That was the subject of an intriguing discussion I led yesterday at a session of a course in Hebrew literature in translation taught by my friend Adam Rovner at Denver University. (Adam has a vested interest in Hebrew literature in translation since his wife, Jessica Cohen, is responsible for many of the finest translations of Israeli literature available to the English-speaking public.) In preparation for the class, the students read two texts. The first was Etgar Keret‘s short story “Cocked and Locked,”about an Israeli soldier being mocked by a Palestinian rebel at a guard post. The second was “Wimps,” Chapter Five of
, my memoir of my service over nearly two decades in an Israeli infantry unit.
“Wimps,” like Keret’s story, portrays Israeli soldiers facing off against Palestinians in the territories. In the case of my chapter, it’s the height of the First Intifada in 1988. As well as chronicling how my unit coped with the challenges and moral issues presented by the Palestinian uprising, my chapter explores the relationship between army service and masculinity.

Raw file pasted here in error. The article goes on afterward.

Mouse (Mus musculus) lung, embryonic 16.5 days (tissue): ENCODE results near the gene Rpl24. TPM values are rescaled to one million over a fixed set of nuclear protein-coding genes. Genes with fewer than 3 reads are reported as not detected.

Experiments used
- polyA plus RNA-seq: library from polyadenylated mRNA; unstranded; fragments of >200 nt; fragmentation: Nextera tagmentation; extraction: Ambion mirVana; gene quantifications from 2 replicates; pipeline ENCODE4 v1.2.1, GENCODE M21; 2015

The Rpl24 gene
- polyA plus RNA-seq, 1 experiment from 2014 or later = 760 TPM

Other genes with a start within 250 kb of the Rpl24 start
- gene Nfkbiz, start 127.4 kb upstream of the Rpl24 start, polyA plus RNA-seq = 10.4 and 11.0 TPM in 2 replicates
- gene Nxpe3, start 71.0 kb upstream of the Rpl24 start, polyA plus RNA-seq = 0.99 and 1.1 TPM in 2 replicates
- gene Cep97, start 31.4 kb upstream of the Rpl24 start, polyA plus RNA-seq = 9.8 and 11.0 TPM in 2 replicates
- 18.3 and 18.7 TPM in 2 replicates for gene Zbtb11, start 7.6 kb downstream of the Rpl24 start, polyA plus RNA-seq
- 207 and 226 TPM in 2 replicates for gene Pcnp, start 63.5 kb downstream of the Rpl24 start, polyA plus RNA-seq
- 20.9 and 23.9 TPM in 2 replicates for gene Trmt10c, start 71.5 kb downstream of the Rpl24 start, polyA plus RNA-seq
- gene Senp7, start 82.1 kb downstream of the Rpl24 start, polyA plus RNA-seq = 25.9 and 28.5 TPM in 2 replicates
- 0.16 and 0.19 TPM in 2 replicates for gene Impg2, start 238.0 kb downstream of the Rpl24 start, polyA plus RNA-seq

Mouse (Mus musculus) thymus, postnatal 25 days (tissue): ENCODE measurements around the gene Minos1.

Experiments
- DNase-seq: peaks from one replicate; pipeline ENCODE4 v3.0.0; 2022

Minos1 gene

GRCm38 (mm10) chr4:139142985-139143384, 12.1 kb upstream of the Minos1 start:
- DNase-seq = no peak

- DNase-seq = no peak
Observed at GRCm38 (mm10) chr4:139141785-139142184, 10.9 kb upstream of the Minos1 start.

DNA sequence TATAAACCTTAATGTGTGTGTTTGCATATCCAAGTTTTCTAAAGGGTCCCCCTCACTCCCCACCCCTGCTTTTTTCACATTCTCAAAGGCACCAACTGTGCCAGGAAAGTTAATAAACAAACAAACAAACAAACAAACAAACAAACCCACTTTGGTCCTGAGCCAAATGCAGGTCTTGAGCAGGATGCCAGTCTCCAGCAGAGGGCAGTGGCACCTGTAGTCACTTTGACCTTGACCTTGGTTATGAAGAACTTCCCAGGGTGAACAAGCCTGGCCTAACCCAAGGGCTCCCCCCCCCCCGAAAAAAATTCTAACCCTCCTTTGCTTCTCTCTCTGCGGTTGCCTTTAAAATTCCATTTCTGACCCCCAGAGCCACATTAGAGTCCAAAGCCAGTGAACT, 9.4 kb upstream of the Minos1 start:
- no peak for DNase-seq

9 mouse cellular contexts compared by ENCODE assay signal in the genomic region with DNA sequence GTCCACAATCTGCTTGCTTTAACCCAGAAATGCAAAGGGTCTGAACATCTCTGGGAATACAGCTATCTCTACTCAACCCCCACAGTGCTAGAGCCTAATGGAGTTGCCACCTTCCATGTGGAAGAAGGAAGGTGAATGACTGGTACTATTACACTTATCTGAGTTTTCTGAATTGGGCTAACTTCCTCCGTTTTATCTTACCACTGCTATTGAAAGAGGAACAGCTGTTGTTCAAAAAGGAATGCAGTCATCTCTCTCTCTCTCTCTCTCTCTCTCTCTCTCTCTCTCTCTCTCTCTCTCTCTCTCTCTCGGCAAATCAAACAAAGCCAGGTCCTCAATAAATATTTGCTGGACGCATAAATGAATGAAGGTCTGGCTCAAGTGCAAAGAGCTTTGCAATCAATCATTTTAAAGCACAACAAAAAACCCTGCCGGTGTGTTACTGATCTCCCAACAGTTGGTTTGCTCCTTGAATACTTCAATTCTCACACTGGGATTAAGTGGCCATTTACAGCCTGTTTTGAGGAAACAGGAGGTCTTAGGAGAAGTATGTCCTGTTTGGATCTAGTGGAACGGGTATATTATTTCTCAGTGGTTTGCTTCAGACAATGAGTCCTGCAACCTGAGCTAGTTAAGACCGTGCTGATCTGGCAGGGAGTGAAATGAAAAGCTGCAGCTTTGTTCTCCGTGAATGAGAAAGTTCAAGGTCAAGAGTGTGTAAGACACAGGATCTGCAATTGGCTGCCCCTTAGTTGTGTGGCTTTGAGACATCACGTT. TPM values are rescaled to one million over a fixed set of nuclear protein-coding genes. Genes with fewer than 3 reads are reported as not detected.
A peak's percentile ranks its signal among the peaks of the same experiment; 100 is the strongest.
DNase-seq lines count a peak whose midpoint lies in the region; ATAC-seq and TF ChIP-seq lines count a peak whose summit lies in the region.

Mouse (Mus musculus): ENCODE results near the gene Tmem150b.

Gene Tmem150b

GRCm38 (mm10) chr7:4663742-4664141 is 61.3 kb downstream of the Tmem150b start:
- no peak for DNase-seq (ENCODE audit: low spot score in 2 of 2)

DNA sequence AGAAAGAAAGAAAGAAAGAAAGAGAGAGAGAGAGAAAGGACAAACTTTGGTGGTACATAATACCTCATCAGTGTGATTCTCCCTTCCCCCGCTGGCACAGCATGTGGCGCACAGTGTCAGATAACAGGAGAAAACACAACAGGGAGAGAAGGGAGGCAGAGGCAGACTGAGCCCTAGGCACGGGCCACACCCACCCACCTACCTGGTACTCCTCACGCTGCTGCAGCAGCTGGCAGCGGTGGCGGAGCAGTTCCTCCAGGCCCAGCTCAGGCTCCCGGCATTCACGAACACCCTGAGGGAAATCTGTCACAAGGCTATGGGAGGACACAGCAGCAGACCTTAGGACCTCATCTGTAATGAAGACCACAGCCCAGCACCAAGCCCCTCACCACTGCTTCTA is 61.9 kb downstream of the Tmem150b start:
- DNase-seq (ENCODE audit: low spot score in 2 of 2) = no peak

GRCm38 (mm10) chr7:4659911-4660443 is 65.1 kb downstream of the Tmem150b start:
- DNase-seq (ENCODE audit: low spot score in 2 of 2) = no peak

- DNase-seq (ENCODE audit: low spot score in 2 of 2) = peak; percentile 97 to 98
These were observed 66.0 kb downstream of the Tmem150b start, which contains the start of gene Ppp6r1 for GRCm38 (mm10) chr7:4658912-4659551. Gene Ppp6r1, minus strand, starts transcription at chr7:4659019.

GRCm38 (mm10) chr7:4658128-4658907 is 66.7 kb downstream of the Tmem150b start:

In Keret’s story, a young Palestinian man taunts an Israeli soldier by portraying him as a sexual object used by his sergeant. The goading indeed drives the soldier into an unexpected response, but perhaps not for the reasons that an American reader might presume.
The men in Company C are tough and determined, but they are also family men and civilians serving in the army for a couple months a year. They’ve been through wars but most of them have children. Two of them are gay, a fact that the other soldiers accept matter-of-factly and without feeling that their masculinity is threatened. And remember, this is at a time when homosexuality was forbidden in the US army, on the grounds that the presence of gay soldiers in a military unit would play havoc with “unit cohesion” and destroy it as a fighting force.